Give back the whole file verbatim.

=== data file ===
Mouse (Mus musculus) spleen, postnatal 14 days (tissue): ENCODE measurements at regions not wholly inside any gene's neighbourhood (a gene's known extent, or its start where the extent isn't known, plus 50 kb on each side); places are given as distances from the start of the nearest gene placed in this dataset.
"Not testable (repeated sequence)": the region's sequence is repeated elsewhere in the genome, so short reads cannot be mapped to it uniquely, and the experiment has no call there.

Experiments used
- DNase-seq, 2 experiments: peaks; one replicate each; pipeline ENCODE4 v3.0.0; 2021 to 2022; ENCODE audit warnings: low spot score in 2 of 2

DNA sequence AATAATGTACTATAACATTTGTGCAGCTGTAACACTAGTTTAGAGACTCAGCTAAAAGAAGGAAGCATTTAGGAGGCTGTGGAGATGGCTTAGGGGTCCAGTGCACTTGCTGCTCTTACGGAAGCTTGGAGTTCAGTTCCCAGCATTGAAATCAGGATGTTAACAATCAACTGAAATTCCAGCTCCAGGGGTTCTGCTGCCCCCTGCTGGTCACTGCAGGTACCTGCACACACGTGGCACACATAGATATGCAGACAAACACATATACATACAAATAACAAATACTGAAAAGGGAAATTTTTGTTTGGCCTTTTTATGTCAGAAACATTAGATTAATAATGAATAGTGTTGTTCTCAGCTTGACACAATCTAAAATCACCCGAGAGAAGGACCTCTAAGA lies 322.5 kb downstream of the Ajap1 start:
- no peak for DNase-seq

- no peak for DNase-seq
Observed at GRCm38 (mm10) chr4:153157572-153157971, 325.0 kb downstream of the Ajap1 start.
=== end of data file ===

Mouse (Mus musculus) spleen, postnatal 14 days (tissue): ENCODE measurements at regions not wholly inside any gene's neighbourhood (a gene's known extent, or its start where the extent isn't known, plus 50 kb on each side); places are given as distances from the start of the nearest gene placed in this dataset.
"Not testable (repeated sequence)": the region's sequence is repeated elsewhere in the genome, so short reads cannot be mapped to it uniquely, and the experiment has no call there.

Experiments used
- DNase-seq, 2 experiments: peaks; one replicate each; pipeline ENCODE4 v3.0.0; 2021 to 2022; ENCODE audit warnings: low spot score in 2 of 2

DNA sequence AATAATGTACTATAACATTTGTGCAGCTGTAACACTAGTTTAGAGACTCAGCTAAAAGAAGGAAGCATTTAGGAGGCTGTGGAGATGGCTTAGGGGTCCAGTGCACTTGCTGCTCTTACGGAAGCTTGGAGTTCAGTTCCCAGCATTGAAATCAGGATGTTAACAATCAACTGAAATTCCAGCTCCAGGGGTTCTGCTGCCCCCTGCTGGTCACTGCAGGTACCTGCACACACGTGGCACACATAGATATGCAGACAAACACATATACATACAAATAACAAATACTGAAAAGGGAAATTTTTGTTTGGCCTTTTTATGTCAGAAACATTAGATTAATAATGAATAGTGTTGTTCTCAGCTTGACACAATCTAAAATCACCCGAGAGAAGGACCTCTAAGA lies 322.5 kb downstream of the Ajap1 start:
- no peak for DNase-seq

- no peak for DNase-seq
Observed at GRCm38 (mm10) chr4:153157572-153157971, 325.0 kb downstream of the Ajap1 start.